Monday, December 23

Why Bother About a Social Media Policy? Think Twice

You have a business. You're engaging on Social media. So what next? In light of the many social PR fails, consider a policy for your employees.
If you intend to promote your brand and interact with customers through social networks and social media channels – and I highly recommend that you do – you must realize your employees will be there as well, with their own personal accounts. There’s no reason not to encourage your employees to explore and engage in social media communities online, but remember, they are also the face of your company to all their friends and associates – as well as to the customers they know. What they say online or the type of photos they post on their personal accounts may reflect, albeit in a roundabout way, on your business. When they directly talk about you or your business, it will have a cause and effect relationship.
It is your job to guide your business’s online culture and protect your brand’s online persona. Provide guidelines for your employees in the form of a Social Media Policy. This written document, similar to other codes of conduct you have for employees, will let them know what type of behavior you expect from them online and any limits as to what business-related information they can share in the public stream.
Here’s how one of our nation’s biggest companies handled it. Back in 2009, before most people thought about setting guidelines, Adam Brown broke ground by developing a 4R social strategy (review, respond, record, redirect) and spearheaded the development of social media guidelines for the Coca-Cola Company. Aside from designating a code of conduct for their official online spokespeople, Coca-Cola also laid out specific principles for their associates. By taking a look at what Coca Cola deemed appropriate, perhaps it will help you forge a set of standards for your own employees. From Coca-Cola’s Online Social Media Principlesthe guidelines below with my explanations outline expectations for any online activities – personal or professional – where employees reference the company or have made their association with the company known.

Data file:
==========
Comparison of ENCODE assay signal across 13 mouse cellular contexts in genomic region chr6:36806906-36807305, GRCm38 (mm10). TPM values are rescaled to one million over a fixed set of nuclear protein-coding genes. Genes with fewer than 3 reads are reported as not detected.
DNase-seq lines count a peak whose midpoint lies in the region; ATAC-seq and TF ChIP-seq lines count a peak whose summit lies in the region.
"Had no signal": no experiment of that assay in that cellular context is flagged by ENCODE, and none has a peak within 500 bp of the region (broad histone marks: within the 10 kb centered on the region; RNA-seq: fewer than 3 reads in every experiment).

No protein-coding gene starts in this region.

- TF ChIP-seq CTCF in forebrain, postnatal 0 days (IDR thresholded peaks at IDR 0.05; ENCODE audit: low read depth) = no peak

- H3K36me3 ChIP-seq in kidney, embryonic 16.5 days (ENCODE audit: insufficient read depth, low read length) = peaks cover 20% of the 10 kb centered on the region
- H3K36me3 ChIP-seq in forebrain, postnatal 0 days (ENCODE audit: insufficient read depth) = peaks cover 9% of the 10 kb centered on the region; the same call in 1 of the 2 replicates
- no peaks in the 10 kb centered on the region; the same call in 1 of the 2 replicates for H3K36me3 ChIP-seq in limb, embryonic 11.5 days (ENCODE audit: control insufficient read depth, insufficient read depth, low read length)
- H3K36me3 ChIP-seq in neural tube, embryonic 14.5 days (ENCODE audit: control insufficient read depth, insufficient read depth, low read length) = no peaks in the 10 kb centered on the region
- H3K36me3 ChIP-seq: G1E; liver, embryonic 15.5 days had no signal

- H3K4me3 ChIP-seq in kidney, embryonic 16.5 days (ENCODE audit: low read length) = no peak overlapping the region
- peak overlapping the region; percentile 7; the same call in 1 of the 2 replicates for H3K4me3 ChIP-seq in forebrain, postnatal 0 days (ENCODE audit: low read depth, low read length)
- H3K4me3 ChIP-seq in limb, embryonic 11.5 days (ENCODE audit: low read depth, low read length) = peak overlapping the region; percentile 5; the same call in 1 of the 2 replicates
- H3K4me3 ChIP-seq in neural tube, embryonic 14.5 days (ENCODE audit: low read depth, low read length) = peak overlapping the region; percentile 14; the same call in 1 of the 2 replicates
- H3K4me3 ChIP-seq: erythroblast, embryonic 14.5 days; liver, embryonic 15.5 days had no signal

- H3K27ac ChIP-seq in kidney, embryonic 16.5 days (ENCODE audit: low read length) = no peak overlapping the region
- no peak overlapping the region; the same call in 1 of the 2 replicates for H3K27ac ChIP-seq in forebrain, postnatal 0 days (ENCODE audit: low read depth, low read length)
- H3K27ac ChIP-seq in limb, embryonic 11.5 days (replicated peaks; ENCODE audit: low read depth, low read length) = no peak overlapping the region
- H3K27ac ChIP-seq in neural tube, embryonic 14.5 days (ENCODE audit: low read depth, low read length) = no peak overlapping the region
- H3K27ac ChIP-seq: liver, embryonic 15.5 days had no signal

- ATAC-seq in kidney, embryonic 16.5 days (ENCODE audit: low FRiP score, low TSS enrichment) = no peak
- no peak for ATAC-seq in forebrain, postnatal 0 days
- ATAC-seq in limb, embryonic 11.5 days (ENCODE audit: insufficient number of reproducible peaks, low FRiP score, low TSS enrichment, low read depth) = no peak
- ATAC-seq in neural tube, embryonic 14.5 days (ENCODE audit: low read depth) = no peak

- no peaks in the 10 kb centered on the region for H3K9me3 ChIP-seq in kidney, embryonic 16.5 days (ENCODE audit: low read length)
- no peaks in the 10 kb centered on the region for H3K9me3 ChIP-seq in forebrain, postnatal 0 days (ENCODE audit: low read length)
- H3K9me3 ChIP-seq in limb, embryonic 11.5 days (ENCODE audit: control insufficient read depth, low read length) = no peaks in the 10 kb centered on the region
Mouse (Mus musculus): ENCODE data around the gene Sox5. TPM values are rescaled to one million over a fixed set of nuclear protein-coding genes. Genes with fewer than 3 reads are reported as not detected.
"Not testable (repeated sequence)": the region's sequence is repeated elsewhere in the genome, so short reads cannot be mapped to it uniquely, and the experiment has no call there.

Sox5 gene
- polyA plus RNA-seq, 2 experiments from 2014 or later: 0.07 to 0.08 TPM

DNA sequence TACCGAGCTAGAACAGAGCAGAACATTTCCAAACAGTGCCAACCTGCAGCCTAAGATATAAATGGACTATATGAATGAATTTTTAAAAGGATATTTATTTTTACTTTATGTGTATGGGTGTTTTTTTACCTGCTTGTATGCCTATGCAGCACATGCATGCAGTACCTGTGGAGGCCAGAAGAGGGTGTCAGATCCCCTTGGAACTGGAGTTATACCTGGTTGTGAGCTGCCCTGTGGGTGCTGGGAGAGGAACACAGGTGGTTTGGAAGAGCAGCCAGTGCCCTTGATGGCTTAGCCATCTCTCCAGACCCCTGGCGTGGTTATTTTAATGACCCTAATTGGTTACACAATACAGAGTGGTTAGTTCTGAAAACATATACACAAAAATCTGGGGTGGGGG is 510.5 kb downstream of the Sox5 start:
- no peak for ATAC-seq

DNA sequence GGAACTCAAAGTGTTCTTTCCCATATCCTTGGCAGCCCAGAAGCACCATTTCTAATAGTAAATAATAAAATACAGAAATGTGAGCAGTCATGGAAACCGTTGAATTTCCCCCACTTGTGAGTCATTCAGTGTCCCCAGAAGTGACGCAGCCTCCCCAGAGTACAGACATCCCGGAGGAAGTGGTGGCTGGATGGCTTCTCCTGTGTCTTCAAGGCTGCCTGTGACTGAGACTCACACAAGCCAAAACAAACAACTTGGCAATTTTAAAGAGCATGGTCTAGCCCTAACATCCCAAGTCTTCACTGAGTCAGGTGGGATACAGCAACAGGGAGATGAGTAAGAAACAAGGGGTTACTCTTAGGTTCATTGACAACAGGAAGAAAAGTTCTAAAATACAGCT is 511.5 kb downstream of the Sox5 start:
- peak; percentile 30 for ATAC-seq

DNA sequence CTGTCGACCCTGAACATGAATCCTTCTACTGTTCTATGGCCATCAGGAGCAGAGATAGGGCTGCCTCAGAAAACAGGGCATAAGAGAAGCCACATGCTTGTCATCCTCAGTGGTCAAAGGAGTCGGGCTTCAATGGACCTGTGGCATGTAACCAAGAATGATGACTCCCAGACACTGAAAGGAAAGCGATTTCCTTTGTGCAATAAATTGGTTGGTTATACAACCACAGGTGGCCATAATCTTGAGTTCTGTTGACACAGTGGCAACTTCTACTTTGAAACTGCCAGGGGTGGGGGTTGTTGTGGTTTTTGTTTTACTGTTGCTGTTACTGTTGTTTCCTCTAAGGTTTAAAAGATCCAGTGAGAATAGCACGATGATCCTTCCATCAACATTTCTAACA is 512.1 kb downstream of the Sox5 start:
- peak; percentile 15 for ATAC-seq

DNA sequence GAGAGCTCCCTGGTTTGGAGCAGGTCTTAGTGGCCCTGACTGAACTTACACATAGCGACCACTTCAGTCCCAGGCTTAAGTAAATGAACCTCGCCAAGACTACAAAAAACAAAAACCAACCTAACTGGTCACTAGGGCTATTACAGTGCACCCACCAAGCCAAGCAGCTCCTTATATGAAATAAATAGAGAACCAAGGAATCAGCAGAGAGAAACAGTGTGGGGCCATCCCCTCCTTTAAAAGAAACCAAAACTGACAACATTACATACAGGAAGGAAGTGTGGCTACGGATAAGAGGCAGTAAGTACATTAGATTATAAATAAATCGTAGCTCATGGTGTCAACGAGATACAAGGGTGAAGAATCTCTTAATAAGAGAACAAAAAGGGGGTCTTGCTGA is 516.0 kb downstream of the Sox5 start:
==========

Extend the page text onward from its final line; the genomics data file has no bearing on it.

1. “Adhere to the Code of Business Conduct and other applicable policies” – Coca Cola has several policies regarding specific business activities, including general conduct, information protection and insider trading. All employees (from the CEO to interns) are expected to follow these when mentioning online that they are employees of Coca Cola. 
2. “You are responsible for your actions” – This point is a reminder to exercise sound judgment and common sense when posting online because employees will be held responsible if their actions negatively impact the business or its image.
3. “Be a ‘scout’ for compliments and criticism” – This guideline acknowledges that employees are “vital assets for monitoring the social media landscape.” Coca-Cola even supplies an in-house email for forwarding both positive and negative comments employees observe online, so they can feel confident negative situations will be addressed without feeling like they must be the one to take action.  
4. “Let the subject matter experts respond to negative posts” – This point stresses, again, that should employees encounter a potentially damaging post about the business, the post should be referred to those trained and approved as official online spokespeople to handle responding.